Best known as the leading judicial champion for equal rights for women, Justice Ruth Bader Ginsburg also steadfastly supported safeguards for clean air and water.
For more than a quarter century, Justice Ginsburg could be found in the pro-environment majority on critical cases upholding federal authority to protect clean air, clean water, and public health. She was one of the five-vote Supreme Court majority which ruled in 2007 that the Clean Air Act could be used to control carbon dioxide from vehicle emissions. In 2011, she authored the decision which confirmed that ruling. Those decisions have helped sustain momentum toward cleaner vehicles and the phaseout of coal as an electric generating source, even through the successive rounds of legal and political debate since then.
Other key cases in which she voted to sustain critical environmental rules included the 2014 case in which the Court upheld Obama Administration controls on interstate air pollution and the 2020 case in which the Court held that pollution which travels to surface waters via groundwater can still violate the Clean Water Act.
Today, every major clean water or air rule swiftly becomes the subject of litigation. This means there are always new lawsuits which can ultimately limit federal environmental protection authority. Several challenges to Trump Administration cutbacks of a broad range of environmental protections are making their way through the courts now. Justice Ginsburg’s loss raises the risk that our country may lose essential ground to pro-pollution forces — especially if she is quickly replaced by a pro-polluter jurist.
Natural Resources Defense Council president Gina McCarthy said of Ginsburg, “From her pathbreaking advocacy for gender equality to her relentless defense of democracy itself, Justice Ginsburg widened our vision of who we are, enlarged in law the values we share and raised, forever, the possibility of what we might become. Through her expansive mind, sound temperament and unwavering judicial integrity, she plied the Constitution as a living instrument of American life, lending it meaning in the life of us all.”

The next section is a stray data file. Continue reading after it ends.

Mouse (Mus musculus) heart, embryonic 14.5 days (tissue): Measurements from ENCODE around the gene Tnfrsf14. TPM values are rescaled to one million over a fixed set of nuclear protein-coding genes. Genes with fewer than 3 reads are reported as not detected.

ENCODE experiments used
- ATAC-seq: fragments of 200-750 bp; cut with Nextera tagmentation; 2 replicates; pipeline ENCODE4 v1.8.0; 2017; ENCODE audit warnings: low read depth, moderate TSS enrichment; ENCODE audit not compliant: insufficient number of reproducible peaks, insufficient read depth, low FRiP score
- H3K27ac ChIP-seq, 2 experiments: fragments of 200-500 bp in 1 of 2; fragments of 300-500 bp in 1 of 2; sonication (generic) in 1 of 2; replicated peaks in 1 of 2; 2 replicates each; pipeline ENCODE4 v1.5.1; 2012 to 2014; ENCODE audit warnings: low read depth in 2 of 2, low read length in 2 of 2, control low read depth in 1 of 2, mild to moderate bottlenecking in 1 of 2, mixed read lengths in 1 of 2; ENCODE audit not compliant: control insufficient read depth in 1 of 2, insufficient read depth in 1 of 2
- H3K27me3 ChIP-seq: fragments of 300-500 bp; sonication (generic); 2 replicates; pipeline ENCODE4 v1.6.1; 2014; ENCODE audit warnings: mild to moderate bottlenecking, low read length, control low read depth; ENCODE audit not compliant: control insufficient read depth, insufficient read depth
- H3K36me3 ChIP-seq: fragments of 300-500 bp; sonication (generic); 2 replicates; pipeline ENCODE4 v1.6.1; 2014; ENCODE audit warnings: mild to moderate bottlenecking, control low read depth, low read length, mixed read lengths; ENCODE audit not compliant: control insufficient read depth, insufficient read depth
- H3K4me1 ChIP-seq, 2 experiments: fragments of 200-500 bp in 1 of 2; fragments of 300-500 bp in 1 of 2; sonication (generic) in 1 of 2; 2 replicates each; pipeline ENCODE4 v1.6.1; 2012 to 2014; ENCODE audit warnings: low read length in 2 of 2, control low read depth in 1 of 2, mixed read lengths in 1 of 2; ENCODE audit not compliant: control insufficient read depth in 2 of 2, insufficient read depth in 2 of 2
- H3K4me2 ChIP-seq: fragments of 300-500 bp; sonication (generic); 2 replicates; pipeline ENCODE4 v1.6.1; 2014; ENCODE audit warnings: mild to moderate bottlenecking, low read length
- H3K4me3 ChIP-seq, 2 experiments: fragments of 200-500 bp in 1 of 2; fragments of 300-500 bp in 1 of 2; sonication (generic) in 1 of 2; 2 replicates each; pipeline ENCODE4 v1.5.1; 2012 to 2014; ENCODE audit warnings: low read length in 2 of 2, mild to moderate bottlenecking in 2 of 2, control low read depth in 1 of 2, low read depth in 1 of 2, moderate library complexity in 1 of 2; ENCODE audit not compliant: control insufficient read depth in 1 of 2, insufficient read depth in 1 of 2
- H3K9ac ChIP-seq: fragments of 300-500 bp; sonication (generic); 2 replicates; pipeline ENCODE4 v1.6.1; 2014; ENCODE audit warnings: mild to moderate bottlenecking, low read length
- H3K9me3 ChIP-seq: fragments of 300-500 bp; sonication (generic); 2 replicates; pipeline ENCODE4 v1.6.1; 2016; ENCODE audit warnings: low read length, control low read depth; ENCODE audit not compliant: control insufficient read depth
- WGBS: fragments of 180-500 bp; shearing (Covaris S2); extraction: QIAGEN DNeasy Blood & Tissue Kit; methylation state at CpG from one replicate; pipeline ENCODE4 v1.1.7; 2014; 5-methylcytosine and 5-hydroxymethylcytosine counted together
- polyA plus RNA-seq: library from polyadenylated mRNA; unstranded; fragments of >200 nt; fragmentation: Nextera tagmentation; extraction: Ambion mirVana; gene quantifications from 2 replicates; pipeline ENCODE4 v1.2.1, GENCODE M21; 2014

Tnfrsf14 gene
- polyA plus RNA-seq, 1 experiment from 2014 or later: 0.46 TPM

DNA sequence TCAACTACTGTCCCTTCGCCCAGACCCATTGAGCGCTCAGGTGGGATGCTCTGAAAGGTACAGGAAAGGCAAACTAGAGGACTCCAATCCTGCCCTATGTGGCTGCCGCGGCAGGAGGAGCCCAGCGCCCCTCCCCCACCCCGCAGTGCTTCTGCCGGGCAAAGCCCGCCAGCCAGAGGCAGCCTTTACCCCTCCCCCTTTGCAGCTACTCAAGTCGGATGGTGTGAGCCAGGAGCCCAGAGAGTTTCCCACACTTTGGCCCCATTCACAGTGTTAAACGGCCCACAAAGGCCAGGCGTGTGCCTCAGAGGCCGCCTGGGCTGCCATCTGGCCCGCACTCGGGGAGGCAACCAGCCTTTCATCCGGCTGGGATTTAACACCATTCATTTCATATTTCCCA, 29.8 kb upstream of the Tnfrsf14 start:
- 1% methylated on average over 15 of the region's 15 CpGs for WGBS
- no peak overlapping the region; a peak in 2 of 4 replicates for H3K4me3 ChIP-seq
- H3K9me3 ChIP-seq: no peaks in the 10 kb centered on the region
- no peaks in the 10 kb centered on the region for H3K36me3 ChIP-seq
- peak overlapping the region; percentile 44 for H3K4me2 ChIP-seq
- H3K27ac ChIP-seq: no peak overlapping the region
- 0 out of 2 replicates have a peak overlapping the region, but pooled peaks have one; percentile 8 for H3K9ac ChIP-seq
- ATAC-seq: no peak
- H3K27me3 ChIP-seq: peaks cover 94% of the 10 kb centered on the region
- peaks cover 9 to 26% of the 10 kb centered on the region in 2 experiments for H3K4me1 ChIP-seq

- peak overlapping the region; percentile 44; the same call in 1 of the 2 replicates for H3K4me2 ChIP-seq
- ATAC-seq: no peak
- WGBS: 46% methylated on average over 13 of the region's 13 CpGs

National League of Conservation Voters president Gene Karpinski said, “Rest in power, Justice Ginsburg. A true hero. Our communities are safer, healthier and more free because of RBG. Congress must respect her dying wishes.”
Karpinski’s last sentence references the furious political battle now underway over whether Justice Ginsburg’s seat should be filled by the current president and Senate or whether it would be fairer to wait for the outcomes of the election now in progress. President Trump has announced he will submit a nominee next week, and Senate Majority Leader Mitch McConnell has declared the current Senate will vote on the nomination.
North Carolina’s U.S. Sen. Thom Tillis has already said he will support Trump’s nominee, without waiting to see who it will be — contradicting his own position in 2016, when he objected to President Obama filling the Supreme Court vacancy left by Antonin Scalia’s death more than eight months before that election. By contrast, Ginsburg died with 46 days to go. Whether or not a majority of the Senate votes to confirm a Trump nominee now, the Ginsburg vacancy again raises the stakes of this election for our environment.